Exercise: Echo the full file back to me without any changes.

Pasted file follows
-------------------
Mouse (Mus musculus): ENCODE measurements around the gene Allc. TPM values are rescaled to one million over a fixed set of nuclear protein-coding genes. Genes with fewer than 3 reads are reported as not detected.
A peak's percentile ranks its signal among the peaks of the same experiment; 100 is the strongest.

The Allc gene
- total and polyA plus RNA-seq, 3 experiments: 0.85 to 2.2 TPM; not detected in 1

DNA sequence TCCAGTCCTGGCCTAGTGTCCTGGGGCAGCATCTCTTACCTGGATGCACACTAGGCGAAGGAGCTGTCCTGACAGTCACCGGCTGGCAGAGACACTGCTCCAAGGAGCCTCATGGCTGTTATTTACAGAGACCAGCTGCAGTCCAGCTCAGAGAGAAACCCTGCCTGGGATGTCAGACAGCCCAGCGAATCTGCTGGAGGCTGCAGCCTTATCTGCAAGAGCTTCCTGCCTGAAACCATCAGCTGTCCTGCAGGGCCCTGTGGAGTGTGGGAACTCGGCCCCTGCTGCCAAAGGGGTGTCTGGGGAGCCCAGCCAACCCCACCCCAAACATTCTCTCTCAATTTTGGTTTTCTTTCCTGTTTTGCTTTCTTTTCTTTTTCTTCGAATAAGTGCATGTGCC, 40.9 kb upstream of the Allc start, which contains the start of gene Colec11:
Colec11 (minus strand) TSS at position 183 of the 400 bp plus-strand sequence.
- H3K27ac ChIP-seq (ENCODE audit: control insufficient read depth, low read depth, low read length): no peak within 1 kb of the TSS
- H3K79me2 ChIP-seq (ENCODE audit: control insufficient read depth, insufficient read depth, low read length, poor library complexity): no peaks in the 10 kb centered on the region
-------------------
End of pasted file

Mouse (Mus musculus): ENCODE measurements around the gene Allc. TPM values are rescaled to one million over a fixed set of nuclear protein-coding genes. Genes with fewer than 3 reads are reported as not detected.
A peak's percentile ranks its signal among the peaks of the same experiment; 100 is the strongest.

The Allc gene
- total and polyA plus RNA-seq, 3 experiments: 0.85 to 2.2 TPM; not detected in 1

DNA sequence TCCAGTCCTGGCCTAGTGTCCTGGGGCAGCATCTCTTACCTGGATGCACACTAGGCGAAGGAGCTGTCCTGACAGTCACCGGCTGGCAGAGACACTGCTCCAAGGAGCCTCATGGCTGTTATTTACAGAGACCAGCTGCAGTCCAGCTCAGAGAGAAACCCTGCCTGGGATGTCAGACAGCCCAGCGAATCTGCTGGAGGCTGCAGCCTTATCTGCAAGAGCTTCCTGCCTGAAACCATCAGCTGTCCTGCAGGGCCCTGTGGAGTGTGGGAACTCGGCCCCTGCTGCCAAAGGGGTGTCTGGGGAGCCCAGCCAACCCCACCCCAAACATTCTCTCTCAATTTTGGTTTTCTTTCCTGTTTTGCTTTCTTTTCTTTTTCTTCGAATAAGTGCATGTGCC, 40.9 kb upstream of the Allc start, which contains the start of gene Colec11:
Colec11 (minus strand) TSS at position 183 of the 400 bp plus-strand sequence.
- H3K27ac ChIP-seq (ENCODE audit: control insufficient read depth, low read depth, low read length): no peak within 1 kb of the TSS
- H3K79me2 ChIP-seq (ENCODE audit: control insufficient read depth, insufficient read depth, low read length, poor library complexity): no peaks in the 10 kb centered on the region